Brayton Purcell, the company representing the past and present tenants, is still trying to identify everybody the suit might affect.
“We’re pushing as hard as we can but these things move agonizingly slow from the point of view of tenants,” said Peter Fredman of Brayton Purcell.
The suit picks up new tenants almost every day. However, Fredman said the Parkmerced lawyers slowed the case down.
“The defense will try and slow things down,” he said. “If you’re going to have to pay money they’d rather pay it later rather than sooner.”
Wasserman could not be reached for an update on the suit by press time.
Justin Stambaugh, 22, lived in the Villas Parkmerced for three years and received bonus bucks the entire time he was a resident. He moved, partially because of the rent increase, when the Villas no longer offered the coupons.
“I refused to pay that much to live there,” said Stambaugh, a hospitality management major and senior at SF State.
Stambaugh and other residents said they were unsure the lawsuit applied to them.
The lawsuit, currently in its discovery stage, is scheduled to be heard within the next two years and was presented in front of a judge twice.
No monetary compensation will be granted to either party until the San Francisco Superior Court identifies the bonus bucks as an illegal rent increase or a legal renters incentive.
The Newman Club, a Catholic/Christian community at SF State, celebrated the traditional Ash Wednesday services on campus.
Over 100 devotees, including students and some faculty members, were marked with ashes on their foreheads to begin Lent season, the holiest season of the Catholic church year.
“Today is the day of reconciliation, means to come back to God and find his forgiveness,” said Father Rick Van De Water, who presided over the Mass.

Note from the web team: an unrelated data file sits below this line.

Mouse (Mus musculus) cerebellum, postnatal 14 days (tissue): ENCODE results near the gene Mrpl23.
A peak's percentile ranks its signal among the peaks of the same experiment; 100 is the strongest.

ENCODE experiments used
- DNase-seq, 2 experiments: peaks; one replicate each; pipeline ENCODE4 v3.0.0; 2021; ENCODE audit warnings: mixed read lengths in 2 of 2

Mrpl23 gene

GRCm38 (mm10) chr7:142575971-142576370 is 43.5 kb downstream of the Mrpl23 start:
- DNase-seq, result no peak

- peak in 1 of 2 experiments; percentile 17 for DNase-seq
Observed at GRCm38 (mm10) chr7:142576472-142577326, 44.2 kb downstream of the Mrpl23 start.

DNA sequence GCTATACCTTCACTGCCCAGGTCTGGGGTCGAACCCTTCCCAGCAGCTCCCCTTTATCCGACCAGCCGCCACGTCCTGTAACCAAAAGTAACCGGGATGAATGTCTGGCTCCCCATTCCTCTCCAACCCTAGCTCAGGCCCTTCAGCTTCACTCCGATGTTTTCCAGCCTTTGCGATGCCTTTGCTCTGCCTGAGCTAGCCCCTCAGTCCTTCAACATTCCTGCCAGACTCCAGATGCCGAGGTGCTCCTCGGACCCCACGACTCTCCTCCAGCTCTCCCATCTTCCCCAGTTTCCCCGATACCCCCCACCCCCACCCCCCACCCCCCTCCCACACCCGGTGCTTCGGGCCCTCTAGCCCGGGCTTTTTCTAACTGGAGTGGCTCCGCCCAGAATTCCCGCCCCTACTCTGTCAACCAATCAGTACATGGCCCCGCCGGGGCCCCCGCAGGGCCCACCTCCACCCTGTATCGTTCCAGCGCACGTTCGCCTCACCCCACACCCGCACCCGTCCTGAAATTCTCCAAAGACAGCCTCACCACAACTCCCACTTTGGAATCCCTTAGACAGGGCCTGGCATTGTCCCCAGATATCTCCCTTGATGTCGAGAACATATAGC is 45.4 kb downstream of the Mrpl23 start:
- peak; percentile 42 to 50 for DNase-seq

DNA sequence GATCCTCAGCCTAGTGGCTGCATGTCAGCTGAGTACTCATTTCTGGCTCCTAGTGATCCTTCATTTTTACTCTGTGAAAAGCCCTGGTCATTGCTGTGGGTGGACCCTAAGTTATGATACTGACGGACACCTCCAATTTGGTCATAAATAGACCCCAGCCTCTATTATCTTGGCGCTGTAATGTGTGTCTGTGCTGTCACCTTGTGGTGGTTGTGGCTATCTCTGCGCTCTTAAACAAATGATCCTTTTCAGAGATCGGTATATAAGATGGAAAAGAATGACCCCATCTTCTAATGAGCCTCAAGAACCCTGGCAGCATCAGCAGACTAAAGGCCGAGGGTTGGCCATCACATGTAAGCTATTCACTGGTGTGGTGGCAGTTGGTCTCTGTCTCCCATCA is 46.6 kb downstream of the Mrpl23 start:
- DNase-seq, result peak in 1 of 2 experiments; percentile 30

After Ash Wednesday, fasting, abstinence and recollection will follow in the next 40 days as part of the observance of the Lent season. It ends on Holy Week, with the Passion, Death and Resurrection of Christ, according to Father Labib Kobti from St. Thomas More Parish.
Ash Wednesday for devotees is the heart and mind preparation for Lent season.
“It is a wake up call,” said Gabriela Aguilar, 27, member of Newman Club campus ministry.
Sister Monica Cardona estimates that the Newman Club counts some 150 to 200 members from the campus.
“We help St. Thomas More Church trough Newman Club which has been in campus for about three years,” said Cardona.
“Fasting, praying and giving are the best ways to come back to God,” said Van De Water.
Penance for Catholic devotees is also an important part of the Lent season, and it goes from prayer to abstinence.
“I will pray for all the youth members of my church and I still need to think about any bad habit I need to avoid,” said Lizette Suarez, 19, a sophomore in communications.
Azadeh Motahari, 27, a second year graduate student of clinical psychology became Catholic last April after seeking a religious congregation at her own will.
"I will stop drinking alcohol as penance to become close to God and wait for his resurrection,” Motahari said.
In the Old Testament, ashes were signs of humility and mortality, and sins of sorrow and repentance for sin.
“Ash is an ancient tradition used as a sin to turn away from sins,” said Van De Water.
According to Pastor Labib Kobti, some tribes in Africa use ashes as a symbol of wrongdoing.
The practice of marking the forehead with ashes is common among Roman Catholics, Anglicans and Episcopalians. Some Lutheran, Methodist and Presbyterian congregations have also adopted it.
“Ashes represent our humanity, our life in earth is limited, remember that you are ash and to ash you shall return,” said Van De Water during the Mass celebration.
The Educational Policies Council voted unanimously Tuesday afternoon to discontinue three programs at SF State.